Now I believe this pattern, expressing the results of a passionate search process and being confronted with the requirement to "teach" as a result while not having a body of knowledge to pass on, is actually quite common in highly creative people involved in similar processes. From some cursory reading it seems to me something similar was the case for Moshe Feldenkrais; in his case, the insight that he taught a "method of no-method" was somehow preserved, but is still at odds with the fact that there is now the "Feldenkrais method". It would be interesting to know whether there are other examples.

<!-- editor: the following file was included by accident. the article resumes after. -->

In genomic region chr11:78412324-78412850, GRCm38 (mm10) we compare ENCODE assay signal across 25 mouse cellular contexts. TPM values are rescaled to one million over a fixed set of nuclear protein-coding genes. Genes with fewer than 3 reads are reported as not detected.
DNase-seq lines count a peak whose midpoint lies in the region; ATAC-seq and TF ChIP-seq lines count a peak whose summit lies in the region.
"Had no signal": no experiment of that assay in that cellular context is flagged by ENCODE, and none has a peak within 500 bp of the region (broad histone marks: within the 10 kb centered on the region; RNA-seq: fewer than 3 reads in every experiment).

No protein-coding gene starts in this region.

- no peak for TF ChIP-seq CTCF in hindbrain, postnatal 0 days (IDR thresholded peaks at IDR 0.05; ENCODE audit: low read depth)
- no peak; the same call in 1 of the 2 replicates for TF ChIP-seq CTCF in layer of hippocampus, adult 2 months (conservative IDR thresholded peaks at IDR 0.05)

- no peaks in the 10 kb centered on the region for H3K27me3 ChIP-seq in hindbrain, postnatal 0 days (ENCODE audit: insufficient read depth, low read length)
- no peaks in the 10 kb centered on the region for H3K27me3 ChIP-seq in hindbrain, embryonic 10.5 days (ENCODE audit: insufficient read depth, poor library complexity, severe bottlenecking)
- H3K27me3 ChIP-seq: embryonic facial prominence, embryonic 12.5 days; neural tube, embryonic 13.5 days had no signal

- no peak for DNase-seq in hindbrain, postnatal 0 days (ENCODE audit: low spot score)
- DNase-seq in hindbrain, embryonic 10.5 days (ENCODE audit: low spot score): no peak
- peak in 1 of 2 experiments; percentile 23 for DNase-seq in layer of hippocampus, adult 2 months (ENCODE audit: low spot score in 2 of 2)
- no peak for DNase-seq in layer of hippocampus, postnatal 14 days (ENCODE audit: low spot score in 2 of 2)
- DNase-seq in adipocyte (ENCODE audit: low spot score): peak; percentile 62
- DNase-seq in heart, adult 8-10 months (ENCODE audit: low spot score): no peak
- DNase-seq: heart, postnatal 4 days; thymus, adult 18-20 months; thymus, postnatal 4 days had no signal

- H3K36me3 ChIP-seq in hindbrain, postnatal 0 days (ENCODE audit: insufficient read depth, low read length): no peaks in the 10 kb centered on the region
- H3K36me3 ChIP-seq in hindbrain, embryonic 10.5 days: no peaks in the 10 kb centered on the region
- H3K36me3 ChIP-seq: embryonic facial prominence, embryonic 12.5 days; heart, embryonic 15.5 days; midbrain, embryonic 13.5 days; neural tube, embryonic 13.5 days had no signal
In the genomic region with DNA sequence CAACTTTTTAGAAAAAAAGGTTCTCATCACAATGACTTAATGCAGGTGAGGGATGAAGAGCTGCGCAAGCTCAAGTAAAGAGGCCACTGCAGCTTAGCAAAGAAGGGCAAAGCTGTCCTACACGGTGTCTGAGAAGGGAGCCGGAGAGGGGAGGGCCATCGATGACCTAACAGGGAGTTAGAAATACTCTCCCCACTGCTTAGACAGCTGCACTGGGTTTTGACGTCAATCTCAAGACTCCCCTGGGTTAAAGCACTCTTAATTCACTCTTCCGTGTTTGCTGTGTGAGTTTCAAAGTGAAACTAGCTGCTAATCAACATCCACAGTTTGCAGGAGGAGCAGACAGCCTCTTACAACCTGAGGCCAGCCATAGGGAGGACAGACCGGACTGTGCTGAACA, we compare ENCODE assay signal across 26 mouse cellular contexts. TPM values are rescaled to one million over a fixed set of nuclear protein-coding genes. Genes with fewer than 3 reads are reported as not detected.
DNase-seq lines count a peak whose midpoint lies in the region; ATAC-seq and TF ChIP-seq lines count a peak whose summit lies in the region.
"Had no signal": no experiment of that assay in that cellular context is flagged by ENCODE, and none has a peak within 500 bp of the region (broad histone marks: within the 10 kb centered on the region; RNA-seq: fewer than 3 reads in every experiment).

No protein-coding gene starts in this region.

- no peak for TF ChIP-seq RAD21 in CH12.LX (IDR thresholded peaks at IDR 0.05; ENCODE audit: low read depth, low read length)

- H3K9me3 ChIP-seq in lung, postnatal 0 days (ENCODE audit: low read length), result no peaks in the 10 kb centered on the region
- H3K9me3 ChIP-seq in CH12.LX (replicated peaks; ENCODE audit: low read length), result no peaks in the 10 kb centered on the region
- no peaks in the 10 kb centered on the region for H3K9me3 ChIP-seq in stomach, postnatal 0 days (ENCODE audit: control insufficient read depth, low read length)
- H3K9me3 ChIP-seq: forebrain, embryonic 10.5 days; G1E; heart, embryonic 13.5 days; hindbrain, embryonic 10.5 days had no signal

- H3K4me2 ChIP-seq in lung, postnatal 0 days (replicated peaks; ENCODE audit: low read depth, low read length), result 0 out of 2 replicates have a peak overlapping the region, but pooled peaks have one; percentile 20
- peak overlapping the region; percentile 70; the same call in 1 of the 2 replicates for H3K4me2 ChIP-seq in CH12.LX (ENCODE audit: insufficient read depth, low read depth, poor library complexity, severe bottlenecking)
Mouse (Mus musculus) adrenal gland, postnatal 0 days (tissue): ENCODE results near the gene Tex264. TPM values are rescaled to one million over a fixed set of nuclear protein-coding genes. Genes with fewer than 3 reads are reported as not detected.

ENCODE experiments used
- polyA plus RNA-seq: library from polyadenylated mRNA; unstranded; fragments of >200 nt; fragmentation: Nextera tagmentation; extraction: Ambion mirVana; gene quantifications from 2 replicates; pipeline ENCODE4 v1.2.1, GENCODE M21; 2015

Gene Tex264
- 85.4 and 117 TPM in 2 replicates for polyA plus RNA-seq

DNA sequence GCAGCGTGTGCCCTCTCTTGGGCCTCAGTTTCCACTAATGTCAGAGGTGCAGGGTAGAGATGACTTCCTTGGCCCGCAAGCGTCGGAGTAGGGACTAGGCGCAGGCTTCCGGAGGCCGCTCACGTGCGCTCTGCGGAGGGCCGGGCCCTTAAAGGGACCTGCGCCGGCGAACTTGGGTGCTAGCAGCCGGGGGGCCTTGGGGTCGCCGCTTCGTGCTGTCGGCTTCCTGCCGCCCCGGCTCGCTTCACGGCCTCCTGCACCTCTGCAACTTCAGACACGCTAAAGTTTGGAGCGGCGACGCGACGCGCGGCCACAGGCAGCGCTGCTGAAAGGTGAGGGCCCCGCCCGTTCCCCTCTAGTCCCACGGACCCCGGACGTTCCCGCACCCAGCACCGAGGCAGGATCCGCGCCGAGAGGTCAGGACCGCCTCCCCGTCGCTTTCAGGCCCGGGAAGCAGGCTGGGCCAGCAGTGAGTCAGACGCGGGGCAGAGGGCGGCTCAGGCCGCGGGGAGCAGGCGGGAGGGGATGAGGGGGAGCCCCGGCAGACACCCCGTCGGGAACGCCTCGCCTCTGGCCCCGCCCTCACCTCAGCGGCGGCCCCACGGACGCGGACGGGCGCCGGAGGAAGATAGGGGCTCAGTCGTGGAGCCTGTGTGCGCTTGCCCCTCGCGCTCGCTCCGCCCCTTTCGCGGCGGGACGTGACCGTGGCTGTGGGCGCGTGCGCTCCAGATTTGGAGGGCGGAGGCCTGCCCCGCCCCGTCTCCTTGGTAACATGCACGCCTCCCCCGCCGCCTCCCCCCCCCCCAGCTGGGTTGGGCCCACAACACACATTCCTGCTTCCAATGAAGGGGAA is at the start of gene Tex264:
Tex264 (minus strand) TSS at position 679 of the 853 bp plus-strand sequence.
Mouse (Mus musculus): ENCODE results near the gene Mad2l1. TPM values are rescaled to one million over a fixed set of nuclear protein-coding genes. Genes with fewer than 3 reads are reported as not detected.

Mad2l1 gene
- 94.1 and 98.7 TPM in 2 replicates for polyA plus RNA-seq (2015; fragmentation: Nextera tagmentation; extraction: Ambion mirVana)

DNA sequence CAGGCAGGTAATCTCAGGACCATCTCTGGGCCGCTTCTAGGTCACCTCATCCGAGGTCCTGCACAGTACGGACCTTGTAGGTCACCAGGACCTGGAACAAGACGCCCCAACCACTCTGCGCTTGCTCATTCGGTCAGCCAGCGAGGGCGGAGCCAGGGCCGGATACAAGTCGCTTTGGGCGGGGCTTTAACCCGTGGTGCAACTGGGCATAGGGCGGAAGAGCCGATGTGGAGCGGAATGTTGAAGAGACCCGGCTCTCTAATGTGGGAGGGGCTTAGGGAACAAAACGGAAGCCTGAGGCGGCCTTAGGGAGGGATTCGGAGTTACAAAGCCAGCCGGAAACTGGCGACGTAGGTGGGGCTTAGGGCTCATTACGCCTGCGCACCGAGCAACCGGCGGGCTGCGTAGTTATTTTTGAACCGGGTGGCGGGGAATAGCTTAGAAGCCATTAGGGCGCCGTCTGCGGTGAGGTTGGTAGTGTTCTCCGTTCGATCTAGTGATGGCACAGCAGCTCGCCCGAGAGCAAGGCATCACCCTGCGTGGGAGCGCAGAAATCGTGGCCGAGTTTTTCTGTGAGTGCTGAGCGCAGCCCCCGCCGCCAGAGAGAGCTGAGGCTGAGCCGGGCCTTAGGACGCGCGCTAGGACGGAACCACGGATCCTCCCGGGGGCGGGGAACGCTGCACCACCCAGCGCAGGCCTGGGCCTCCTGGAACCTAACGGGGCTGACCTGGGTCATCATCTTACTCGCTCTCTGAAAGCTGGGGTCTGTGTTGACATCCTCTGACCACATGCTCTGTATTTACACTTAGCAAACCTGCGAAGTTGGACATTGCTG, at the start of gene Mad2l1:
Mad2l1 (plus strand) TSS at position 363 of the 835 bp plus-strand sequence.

Another one just came to mind: JL Moreno, creator of psychodrama, at his time influential in psychotherapy, theater, and sociology: apparently a wildly creative and charismatic character, and very effective therapist (also: an obsessive womanizer with megalomaniac streaks...), to whom the "method", that was created from what he did (though great in itself), somehow does not seem to do full justice - especially the aspect that students try to this day to extract a "theory", which he supposedly developped, from his often unsystematic and idiosyncratic writing in order to make him fit socially acceptable notions of therapy. Or so I take it...